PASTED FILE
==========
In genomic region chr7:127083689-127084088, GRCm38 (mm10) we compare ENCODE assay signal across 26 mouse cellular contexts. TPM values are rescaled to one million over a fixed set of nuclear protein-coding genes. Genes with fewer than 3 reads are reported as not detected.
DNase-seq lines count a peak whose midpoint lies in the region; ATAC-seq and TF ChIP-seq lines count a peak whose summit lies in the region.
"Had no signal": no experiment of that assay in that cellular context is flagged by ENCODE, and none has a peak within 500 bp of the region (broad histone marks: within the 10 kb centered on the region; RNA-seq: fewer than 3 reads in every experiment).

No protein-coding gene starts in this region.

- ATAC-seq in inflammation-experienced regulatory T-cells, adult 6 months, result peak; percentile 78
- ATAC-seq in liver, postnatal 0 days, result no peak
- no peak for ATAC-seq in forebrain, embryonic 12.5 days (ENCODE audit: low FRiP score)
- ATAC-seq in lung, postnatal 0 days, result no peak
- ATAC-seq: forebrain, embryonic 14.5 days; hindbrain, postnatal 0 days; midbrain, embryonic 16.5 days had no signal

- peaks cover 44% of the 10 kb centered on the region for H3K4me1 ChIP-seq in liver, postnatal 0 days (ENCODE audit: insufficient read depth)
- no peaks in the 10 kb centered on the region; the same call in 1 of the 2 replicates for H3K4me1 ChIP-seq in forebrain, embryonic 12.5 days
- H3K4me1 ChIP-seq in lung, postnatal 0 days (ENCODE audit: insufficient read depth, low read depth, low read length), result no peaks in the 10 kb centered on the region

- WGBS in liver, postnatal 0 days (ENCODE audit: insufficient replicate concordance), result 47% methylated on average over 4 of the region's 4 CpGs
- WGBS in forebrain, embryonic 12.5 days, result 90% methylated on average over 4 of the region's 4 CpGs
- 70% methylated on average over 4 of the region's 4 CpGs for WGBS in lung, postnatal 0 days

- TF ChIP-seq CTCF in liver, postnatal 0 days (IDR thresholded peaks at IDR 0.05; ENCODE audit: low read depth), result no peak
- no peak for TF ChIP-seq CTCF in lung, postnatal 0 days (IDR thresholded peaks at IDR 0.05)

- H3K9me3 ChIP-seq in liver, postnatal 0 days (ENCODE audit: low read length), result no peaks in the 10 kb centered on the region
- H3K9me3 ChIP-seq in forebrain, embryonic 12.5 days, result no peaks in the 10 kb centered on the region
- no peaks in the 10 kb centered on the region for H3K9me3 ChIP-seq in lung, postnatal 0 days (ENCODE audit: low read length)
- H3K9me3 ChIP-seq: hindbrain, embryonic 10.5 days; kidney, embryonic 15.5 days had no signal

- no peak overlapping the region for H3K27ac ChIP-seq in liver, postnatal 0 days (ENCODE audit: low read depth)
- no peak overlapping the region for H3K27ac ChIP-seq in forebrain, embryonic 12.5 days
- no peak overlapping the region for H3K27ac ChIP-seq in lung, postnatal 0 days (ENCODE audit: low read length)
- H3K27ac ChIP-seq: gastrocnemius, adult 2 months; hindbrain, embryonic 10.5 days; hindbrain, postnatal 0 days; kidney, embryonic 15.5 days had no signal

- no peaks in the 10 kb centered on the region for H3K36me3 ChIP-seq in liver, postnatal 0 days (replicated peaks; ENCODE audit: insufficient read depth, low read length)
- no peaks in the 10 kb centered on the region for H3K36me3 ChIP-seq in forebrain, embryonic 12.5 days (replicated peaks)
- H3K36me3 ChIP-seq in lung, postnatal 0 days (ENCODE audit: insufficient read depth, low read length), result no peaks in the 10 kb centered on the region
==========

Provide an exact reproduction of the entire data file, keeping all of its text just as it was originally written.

In genomic region chr7:127083689-127084088, GRCm38 (mm10) we compare ENCODE assay signal across 26 mouse cellular contexts. TPM values are rescaled to one million over a fixed set of nuclear protein-coding genes. Genes with fewer than 3 reads are reported as not detected.
DNase-seq lines count a peak whose midpoint lies in the region; ATAC-seq and TF ChIP-seq lines count a peak whose summit lies in the region.
"Had no signal": no experiment of that assay in that cellular context is flagged by ENCODE, and none has a peak within 500 bp of the region (broad histone marks: within the 10 kb centered on the region; RNA-seq: fewer than 3 reads in every experiment).

No protein-coding gene starts in this region.

- ATAC-seq in inflammation-experienced regulatory T-cells, adult 6 months, result peak; percentile 78
- ATAC-seq in liver, postnatal 0 days, result no peak
- no peak for ATAC-seq in forebrain, embryonic 12.5 days (ENCODE audit: low FRiP score)
- ATAC-seq in lung, postnatal 0 days, result no peak
- ATAC-seq: forebrain, embryonic 14.5 days; hindbrain, postnatal 0 days; midbrain, embryonic 16.5 days had no signal

- peaks cover 44% of the 10 kb centered on the region for H3K4me1 ChIP-seq in liver, postnatal 0 days (ENCODE audit: insufficient read depth)
- no peaks in the 10 kb centered on the region; the same call in 1 of the 2 replicates for H3K4me1 ChIP-seq in forebrain, embryonic 12.5 days
- H3K4me1 ChIP-seq in lung, postnatal 0 days (ENCODE audit: insufficient read depth, low read depth, low read length), result no peaks in the 10 kb centered on the region

- WGBS in liver, postnatal 0 days (ENCODE audit: insufficient replicate concordance), result 47% methylated on average over 4 of the region's 4 CpGs
- WGBS in forebrain, embryonic 12.5 days, result 90% methylated on average over 4 of the region's 4 CpGs
- 70% methylated on average over 4 of the region's 4 CpGs for WGBS in lung, postnatal 0 days

- TF ChIP-seq CTCF in liver, postnatal 0 days (IDR thresholded peaks at IDR 0.05; ENCODE audit: low read depth), result no peak
- no peak for TF ChIP-seq CTCF in lung, postnatal 0 days (IDR thresholded peaks at IDR 0.05)

- H3K9me3 ChIP-seq in liver, postnatal 0 days (ENCODE audit: low read length), result no peaks in the 10 kb centered on the region
- H3K9me3 ChIP-seq in forebrain, embryonic 12.5 days, result no peaks in the 10 kb centered on the region
- no peaks in the 10 kb centered on the region for H3K9me3 ChIP-seq in lung, postnatal 0 days (ENCODE audit: low read length)
- H3K9me3 ChIP-seq: hindbrain, embryonic 10.5 days; kidney, embryonic 15.5 days had no signal

- no peak overlapping the region for H3K27ac ChIP-seq in liver, postnatal 0 days (ENCODE audit: low read depth)
- no peak overlapping the region for H3K27ac ChIP-seq in forebrain, embryonic 12.5 days
- no peak overlapping the region for H3K27ac ChIP-seq in lung, postnatal 0 days (ENCODE audit: low read length)
- H3K27ac ChIP-seq: gastrocnemius, adult 2 months; hindbrain, embryonic 10.5 days; hindbrain, postnatal 0 days; kidney, embryonic 15.5 days had no signal

- no peaks in the 10 kb centered on the region for H3K36me3 ChIP-seq in liver, postnatal 0 days (replicated peaks; ENCODE audit: insufficient read depth, low read length)
- no peaks in the 10 kb centered on the region for H3K36me3 ChIP-seq in forebrain, embryonic 12.5 days (replicated peaks)
- H3K36me3 ChIP-seq in lung, postnatal 0 days (ENCODE audit: insufficient read depth, low read length), result no peaks in the 10 kb centered on the region